What conclusions do scientists make from 60 years of the absence of signals from extraterrestrials

The fact that there are no recorded signals from extraterrestrials allows scientists to assess how often they occur. It turns out that our chance of catching at least one over the next 1800 years is only 50 percent.

An array of Allen radio telescopes, which are trying to pick up alien signals. Source: Seth Shostak, SETI Institute

Alien Exploration

Statements by the US military that the US government is hiding alien technology have caused a new wave of controversy about alien life in the world. At first, Seth Shostak, a senior astronomer at the SETI Institute, said that he refused to believe what was told at the Congressional committee. Now other scientists have started asking questions about what it means that people have been trying to find alien signals for several decades, but have not found them.

At first glance, it may seem that the fact that humanity has not caught a single signal from space for 60 years means that there are no aliens at all. However, an article recently published in Acta Astronautica does not really agree with this conclusion.

In it, the authors applied Bayesian data analysis to the very fact that we never received a signal. This type of data processing does not check how it really is, but only evaluates the probability of the veracity of a statement based on certain initial conditions.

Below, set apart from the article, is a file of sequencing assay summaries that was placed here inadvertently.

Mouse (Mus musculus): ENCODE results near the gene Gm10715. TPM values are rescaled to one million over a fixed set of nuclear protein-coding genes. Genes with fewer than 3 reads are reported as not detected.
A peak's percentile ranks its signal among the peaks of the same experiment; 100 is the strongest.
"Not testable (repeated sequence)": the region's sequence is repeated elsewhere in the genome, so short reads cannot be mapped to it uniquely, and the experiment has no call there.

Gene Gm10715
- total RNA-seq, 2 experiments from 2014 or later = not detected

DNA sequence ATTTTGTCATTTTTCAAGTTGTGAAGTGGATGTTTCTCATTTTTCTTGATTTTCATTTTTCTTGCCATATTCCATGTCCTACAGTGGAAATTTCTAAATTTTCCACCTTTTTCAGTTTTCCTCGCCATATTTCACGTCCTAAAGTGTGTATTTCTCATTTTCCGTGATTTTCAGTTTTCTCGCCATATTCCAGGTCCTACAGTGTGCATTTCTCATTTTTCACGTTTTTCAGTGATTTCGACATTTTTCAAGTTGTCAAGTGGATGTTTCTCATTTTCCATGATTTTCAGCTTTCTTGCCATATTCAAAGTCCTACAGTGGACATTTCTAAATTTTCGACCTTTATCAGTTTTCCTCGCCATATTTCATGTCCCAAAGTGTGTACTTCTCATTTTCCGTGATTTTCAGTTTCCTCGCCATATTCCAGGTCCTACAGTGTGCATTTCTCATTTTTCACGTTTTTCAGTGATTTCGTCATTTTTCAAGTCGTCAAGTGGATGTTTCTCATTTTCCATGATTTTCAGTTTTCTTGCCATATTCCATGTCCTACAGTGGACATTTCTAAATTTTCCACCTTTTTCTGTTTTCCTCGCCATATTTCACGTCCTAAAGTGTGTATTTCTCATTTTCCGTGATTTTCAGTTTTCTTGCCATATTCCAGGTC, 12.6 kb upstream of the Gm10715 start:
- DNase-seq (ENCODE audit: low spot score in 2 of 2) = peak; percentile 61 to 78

We won’t hear alien signals soon

The scientists used two main assumptions as initial data. The first is that intelligent life can appear in the Universe through biological evolution. We know this from the fact that it exists on Earth. The second is that we have not found it in space for 60 years of observations.

For this, they added a few additional conditions. The first is that our Earth is not unique, but is a typical planet. The second is that when an alien civilization emits signals, it sends them simultaneously in all directions, or in certain random directions. Because if everyone tried to contact, for example, the center of the Galaxy, then we, being at a distance of 26 thousand light-years from it, would definitely not hear anything.

All these assumptions are reasonable enough and do not seem artificial. Therefore, they allowed the authors to get an upper limit on the number of alien signals to be sent into space. With a probability of 95 percent, their number is no more than 5 in one Earth century.

It follows that the probability that we will hear at least one if we listen for 1800 years is only 50 percent. This means that if some civilization does not specifically send a signal to us, then the chances of hearing something are simply scanty. However, it is still necessary to try to catch them.

According to phys.org

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